Harry’s resonant and powerful speaking voice was a tremendous asset to his preaching. He knew how to use it and had no need of the amplifying facilities so important today to many preachers and singers who would be otherwise ineffectual, not only outdoors but in large auditoriums as well. At the same time HAI’s voice was expressive and warm. It could be bathed in pathos or harsh with contempt.
Ironside’s popularity as a speaker was further augmented by the unaffectedness of his person, the authority with which he spoke, the evident clarity of his thoughts, the simplicity of his teaching, and the brevity of his talks, which rarely exceeded thirty-five minutes. He felt that if he could not get his message to the audience in that length of time it was not worth preaching, and furthermore, that it was better to say too little than too much.
An exceptionally retentive memory aided HAI immeasurably. Steeped in the Scriptures, as he was, it is not astonishing that he was able to call forth passage after passage of the Bible without having consciously memorized them. Many men who are constantly on the platform are able to bring to their minds instantly citations they need from the Word. But Harry had virtually total recall of anything he had ever read—not only from the Bible but from hymns, poems, and secular literature also. While addressing an audience he might quote an obscure poem and, when asked about it later, say it was something he had read thirty or forty years earlier in his life.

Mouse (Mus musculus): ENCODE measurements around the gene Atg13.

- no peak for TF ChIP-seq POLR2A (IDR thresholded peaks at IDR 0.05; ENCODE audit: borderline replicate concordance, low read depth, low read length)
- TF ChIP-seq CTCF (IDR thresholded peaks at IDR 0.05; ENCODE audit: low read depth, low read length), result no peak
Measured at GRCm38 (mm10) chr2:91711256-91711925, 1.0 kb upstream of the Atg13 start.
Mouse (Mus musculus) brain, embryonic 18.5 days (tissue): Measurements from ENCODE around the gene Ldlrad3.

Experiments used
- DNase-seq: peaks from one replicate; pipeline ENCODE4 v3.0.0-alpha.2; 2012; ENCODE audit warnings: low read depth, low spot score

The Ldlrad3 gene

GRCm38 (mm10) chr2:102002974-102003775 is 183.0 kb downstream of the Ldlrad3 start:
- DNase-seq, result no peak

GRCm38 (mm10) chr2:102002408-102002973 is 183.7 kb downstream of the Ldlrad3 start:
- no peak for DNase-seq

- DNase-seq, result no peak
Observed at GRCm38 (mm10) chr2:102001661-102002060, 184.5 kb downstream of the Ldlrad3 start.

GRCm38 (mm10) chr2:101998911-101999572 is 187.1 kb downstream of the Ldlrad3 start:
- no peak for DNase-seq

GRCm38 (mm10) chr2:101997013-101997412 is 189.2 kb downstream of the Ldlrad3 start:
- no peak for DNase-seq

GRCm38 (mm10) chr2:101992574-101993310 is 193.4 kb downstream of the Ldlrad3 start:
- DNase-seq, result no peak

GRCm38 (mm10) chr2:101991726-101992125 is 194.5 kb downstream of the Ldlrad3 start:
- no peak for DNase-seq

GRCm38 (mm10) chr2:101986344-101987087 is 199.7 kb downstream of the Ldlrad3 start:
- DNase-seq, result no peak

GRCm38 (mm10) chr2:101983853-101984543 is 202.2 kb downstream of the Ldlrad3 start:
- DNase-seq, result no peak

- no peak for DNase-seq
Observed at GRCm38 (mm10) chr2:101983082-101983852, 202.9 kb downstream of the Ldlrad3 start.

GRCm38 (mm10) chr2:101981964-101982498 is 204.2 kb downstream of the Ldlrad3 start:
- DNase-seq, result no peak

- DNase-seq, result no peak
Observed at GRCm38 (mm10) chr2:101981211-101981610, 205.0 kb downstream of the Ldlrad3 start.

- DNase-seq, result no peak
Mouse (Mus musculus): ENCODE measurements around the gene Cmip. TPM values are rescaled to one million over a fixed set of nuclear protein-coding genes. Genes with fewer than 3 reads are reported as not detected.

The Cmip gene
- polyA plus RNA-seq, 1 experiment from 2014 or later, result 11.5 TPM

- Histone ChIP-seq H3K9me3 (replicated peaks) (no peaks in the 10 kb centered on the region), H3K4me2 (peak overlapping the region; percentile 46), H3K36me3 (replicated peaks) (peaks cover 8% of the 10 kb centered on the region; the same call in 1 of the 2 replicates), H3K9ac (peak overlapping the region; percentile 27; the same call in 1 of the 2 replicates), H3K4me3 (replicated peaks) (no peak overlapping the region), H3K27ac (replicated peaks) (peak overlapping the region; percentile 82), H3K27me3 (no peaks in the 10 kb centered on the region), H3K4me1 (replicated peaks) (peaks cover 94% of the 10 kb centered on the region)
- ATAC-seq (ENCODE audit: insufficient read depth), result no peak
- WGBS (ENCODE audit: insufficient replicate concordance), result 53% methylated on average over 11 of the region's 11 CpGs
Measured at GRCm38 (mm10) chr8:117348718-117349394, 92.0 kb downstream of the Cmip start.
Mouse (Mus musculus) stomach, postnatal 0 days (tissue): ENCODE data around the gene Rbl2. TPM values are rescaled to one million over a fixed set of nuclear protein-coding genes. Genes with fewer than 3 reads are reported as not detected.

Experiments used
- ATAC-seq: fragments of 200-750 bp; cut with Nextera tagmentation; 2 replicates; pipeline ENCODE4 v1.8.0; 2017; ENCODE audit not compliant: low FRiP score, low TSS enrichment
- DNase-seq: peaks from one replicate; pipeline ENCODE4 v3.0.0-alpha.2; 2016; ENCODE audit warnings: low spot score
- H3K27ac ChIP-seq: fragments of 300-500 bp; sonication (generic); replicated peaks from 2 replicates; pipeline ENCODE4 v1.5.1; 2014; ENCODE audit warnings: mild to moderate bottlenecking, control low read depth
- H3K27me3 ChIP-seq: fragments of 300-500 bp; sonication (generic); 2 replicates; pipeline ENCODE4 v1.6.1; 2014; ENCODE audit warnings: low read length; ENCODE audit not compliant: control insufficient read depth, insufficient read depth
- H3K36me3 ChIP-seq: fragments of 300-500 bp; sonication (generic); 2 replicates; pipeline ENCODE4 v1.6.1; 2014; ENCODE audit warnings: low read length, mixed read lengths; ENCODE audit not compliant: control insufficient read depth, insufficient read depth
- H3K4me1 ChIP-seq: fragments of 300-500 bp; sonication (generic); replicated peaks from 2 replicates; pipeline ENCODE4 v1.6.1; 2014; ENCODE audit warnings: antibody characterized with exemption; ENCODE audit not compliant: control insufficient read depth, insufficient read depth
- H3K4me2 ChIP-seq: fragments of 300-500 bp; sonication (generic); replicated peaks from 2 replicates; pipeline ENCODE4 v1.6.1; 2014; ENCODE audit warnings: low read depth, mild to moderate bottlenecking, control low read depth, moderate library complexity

One of the most astounding examples of HAI’s memory took place about a year before his death, at a time when he was almost completely blind because of cataracts in both eyes. I heard him give a series of verse-by-verse studies of the Revelation over a period of two weeks. Before each message someone read a chapter of Revelation. Then Dr. Ironside expounded that chapter, introducing each verse in its proper sequence and explaining the meaning of the verse, then going on to the next verse, and so on through the chapter, not once having to have his memory refreshed by the rereading of a particular verse or even a clause. This is fantastic.
Many speakers have a keen memory of Bible passages, not because they have made a point of learning them but because of constant reading of the Scriptures. I myself used to cite long passages of the Bible as I spoke. I could also recite some of the shorter books or important chapters from beginning to end. But never, never could I have interrupted myself after each verse, expound it, and then pick up where I had left off in the passage. Harry Ironside possessed a remarkable gift from God which he was able to employ for the glory of God.
A friend wrote me of having been at a service in Durham, North Carolina, where Ironside was the speaker. This was in 1949. An old lady sat down next to her and said, “When my children told me there was a big preacher from Chicago here, I said, ‘Well, I ain’t goin.’
“They said, ‘Aw, Mamma, go once and if you don’t like him, don’t go any more.’
“Well, I ain’t missed a night, and he ain’t said a thing I ain’t understood.”
It was his simplicity that made Harry Ironside profound.